Archive

ShareThis Page
Colin McNickle: Gaming revenue trends worrisome | TribLIVE.com
Featured Commentary

Colin McNickle: Gaming revenue trends worrisome

PTRgambling3022314
Jasmine Goldband | Tribune-Review
Players try their luck on slot machines at Rivers Casino on Pittsburgh's North Shore, Monday, Feb. 17, 2014.

The modest increase over 2016 that Pennsylvania’s 2017 gaming-revenue numbers show belies a worrisome trend that Allegheny Institute for Public Policy researchers say requires deeper analysis.

State figures show table-game revenues increased 4.4 percent over 2016, to $890.6 million. However, slot machine income was down 1 percent, to $2.3 billion. These results are not encouraging for two reasons, say Frank Gamrat, a senior research associate, and Jake Haulk, president of the Pittsburgh think tank: “First, (growth in) table games revenues, on a year-over-year basis, have been slowing since 2014 — from 7.8 percent in 2015 to 5.6 percent in 2016 and the latest at 4.4 percent. … (S)lots revenue has been slipping slightly lower year-to-year since the peak 2012 reading of $2.47 billion to stand at $2.34 billion in 2017. Second, the implications for state tax revenue … are considerable.”

The Ph.D. economists remind that while table games’ gross revenue is taxed at 16 percent, slots revenue is taxed at 54 percent. To wit, gross slots revenue’s decrease from 2016 to 2017 of close to $24 million resulted in a nearly $13 million decline in taxes paid. Table-games revenue’s $37.4 million increase brought in an additional $6 million in taxes. But that leaves the commonwealth short $7 million of the year-earlier collection.

That said, Pennsylvania’s gambling landscape is changing. Last year, the Legislature approved allowing up to 10 new mini casinos that each could add between 300 and 750 slot machines and up to 40 table games. If all 10 open and each maximizes its gaming options, that would represent a 28-percent increase in slot machines, a 32-percent increase in table games.

“Presumably, the sheer number of additional slot machines and tables will lift tax revenues to some extent,” Gamrat and Haulk say. “But the question is whether or not the increase will be substantial or merely incremental and whether any upturn can be sustained. Clearly, the question of ‘saturation’ needs to be answered. Can Pennsylvania’s population and economy support in a profitable manner 22 casinos, gaming in airports, truck stops and on the Internet?”

Given that neighboring Delaware, Maryland, New Jersey, Ohio and West Virginia have gambling that significantly reduces out-of-state gaming dollars, Pennsylvania’s expansion could be quite risky. With most players likely coming from Pennsylvania, Gamrat and Haulk say, it’s important to note that every gaming dollar lost — the casinos’ gain — is a dollar not spent on other things, be they recreational, luxuries or necessities. And while new casino jobs are welcome, they cannot replace manufacturing and gas-industry jobs’ productivity and multiplier effects.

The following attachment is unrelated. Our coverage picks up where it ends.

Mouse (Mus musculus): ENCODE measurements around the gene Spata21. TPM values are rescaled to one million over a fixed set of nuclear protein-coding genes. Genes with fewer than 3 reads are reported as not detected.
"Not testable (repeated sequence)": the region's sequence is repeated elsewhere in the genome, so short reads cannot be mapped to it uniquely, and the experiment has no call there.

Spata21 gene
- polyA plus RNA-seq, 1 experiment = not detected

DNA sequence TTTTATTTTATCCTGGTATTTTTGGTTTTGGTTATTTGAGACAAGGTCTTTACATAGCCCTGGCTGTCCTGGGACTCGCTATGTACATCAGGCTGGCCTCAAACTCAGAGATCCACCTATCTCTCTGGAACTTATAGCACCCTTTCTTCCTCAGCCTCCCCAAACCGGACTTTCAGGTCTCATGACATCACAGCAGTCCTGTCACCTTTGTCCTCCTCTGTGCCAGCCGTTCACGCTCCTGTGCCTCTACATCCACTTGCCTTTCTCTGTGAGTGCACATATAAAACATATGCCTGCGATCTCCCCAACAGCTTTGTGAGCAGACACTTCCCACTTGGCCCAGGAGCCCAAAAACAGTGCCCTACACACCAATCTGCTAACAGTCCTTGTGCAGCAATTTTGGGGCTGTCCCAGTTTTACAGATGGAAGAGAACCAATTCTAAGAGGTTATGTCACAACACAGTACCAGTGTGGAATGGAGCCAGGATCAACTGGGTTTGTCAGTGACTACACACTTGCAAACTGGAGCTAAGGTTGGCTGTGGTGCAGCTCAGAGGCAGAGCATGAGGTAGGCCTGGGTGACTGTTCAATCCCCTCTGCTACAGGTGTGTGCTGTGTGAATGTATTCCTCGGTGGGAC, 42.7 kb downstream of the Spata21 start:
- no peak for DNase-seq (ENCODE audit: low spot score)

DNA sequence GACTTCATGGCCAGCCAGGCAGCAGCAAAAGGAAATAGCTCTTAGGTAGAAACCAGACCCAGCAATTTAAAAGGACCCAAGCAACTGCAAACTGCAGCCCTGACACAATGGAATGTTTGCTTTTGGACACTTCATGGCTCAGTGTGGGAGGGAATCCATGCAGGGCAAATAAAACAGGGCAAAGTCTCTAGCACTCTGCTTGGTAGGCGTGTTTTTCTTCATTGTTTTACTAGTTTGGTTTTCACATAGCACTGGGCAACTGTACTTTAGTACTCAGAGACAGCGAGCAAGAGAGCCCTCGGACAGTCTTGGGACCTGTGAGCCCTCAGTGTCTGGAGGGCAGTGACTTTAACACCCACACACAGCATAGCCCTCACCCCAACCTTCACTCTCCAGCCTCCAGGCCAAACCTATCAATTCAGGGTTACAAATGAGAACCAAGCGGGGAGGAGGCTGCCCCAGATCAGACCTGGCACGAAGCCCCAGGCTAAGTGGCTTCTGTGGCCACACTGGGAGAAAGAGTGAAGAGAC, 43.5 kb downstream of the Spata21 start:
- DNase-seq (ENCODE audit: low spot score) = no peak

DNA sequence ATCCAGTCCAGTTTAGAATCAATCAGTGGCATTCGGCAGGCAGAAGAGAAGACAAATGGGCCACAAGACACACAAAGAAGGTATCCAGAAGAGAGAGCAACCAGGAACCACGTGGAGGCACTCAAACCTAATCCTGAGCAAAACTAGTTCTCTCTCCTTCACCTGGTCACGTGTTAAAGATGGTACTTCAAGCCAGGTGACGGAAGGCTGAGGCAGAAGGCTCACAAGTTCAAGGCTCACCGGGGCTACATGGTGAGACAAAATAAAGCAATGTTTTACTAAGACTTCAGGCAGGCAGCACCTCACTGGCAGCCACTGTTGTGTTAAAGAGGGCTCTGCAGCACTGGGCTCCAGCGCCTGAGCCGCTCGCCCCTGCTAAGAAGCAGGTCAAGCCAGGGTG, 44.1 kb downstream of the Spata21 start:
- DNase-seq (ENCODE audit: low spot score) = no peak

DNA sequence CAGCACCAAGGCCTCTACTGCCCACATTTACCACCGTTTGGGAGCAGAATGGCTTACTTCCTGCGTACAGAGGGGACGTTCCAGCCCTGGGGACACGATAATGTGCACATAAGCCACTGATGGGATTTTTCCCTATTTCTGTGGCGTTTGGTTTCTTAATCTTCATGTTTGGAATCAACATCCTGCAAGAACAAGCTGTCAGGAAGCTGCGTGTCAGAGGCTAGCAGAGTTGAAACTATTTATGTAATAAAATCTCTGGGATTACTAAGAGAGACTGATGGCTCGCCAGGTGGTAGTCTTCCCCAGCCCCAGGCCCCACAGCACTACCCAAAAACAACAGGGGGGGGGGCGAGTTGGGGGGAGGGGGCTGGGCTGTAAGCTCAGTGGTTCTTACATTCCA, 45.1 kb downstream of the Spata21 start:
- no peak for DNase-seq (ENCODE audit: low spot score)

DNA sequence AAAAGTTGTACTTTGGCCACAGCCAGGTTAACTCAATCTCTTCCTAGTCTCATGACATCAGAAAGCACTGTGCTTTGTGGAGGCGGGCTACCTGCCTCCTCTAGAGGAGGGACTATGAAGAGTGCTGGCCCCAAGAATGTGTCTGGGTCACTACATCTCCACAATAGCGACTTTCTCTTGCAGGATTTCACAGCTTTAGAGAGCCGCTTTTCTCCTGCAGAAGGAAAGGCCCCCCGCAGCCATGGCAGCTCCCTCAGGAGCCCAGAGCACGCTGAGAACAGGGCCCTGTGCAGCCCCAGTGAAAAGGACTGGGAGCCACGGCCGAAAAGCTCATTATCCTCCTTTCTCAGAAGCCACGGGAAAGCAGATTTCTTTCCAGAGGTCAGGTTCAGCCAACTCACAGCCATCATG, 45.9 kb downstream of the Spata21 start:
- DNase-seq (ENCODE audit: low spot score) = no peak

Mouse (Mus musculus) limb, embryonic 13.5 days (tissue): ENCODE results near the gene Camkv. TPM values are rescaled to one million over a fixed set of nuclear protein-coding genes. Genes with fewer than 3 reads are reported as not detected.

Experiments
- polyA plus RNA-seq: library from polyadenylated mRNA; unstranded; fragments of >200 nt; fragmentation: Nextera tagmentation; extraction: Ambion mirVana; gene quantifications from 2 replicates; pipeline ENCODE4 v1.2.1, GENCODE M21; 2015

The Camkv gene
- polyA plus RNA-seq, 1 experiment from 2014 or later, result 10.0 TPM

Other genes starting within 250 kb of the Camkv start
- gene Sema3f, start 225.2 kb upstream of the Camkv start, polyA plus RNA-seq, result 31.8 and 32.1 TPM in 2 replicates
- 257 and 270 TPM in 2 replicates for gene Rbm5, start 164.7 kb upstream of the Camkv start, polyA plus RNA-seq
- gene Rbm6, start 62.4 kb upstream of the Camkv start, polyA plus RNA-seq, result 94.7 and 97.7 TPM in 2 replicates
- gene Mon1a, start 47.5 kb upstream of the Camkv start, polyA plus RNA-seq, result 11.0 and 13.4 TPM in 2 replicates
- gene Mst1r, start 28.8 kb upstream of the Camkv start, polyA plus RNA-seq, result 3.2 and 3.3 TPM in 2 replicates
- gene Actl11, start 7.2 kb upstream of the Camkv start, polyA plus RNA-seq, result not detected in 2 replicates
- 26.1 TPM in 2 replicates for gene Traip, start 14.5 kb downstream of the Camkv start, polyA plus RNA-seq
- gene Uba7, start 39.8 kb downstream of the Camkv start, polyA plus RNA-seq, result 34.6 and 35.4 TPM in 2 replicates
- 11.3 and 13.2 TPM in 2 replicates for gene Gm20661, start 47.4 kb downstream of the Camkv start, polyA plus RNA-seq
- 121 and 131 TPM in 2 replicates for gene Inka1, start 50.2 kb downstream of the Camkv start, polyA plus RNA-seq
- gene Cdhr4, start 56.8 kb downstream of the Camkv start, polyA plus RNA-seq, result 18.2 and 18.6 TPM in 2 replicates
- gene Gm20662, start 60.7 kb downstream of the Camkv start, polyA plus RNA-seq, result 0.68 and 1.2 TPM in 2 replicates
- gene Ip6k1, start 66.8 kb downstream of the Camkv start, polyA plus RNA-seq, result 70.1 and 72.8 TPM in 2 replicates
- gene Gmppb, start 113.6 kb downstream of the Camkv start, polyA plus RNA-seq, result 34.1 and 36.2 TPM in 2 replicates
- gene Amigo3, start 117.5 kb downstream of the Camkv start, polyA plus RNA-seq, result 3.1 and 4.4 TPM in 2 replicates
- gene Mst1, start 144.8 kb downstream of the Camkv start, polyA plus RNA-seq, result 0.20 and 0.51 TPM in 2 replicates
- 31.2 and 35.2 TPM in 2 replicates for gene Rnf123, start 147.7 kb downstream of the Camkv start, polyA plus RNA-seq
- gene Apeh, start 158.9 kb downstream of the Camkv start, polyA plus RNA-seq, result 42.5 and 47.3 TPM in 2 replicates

“Chasing gaming jobs by expanding gambling sites is a poor substitute for creating a far friendlier business climate that attracts manufacturing firms and encourages companies already here to expand,” they stress. “Addressing the overweening political power and costs of public-sector unions would be a great start. Coming to grips with economic reality is a must.”

Colin McNickle is a senior fellow and media specialist at the Allegheny Institute for Public Policy (cmcnickle@alleghenyinstitute.org).

TribLIVE commenting policy

You are solely responsible for your comments and by using TribLive.com you agree to our Terms of Service.

We moderate comments. Our goal is to provide substantive commentary for a general readership. By screening submissions, we provide a space where readers can share intelligent and informed commentary that enhances the quality of our news and information.

While most comments will be posted if they are on-topic and not abusive, moderating decisions are subjective. We will make them as carefully and consistently as we can. Because of the volume of reader comments, we cannot review individual moderation decisions with readers.

We value thoughtful comments representing a range of views that make their point quickly and politely. We make an effort to protect discussions from repeated comments either by the same reader or different readers

We follow the same standards for taste as the daily newspaper. A few things we won't tolerate: personal attacks, obscenity, vulgarity, profanity (including expletives and letters followed by dashes), commercial promotion, impersonations, incoherence, proselytizing and SHOUTING. Don't include URLs to Web sites.

We do not edit comments. They are either approved or deleted. We reserve the right to edit a comment that is quoted or excerpted in an article. In this case, we may fix spelling and punctuation.

We welcome strong opinions and criticism of our work, but we don't want comments to become bogged down with discussions of our policies and we will moderate accordingly.

We appreciate it when readers and people quoted in articles or blog posts point out errors of fact or emphasis and will investigate all assertions. But these suggestions should be sent via e-mail. To avoid distracting other readers, we won't publish comments that suggest a correction. Instead, corrections will be made in a blog post or in an article.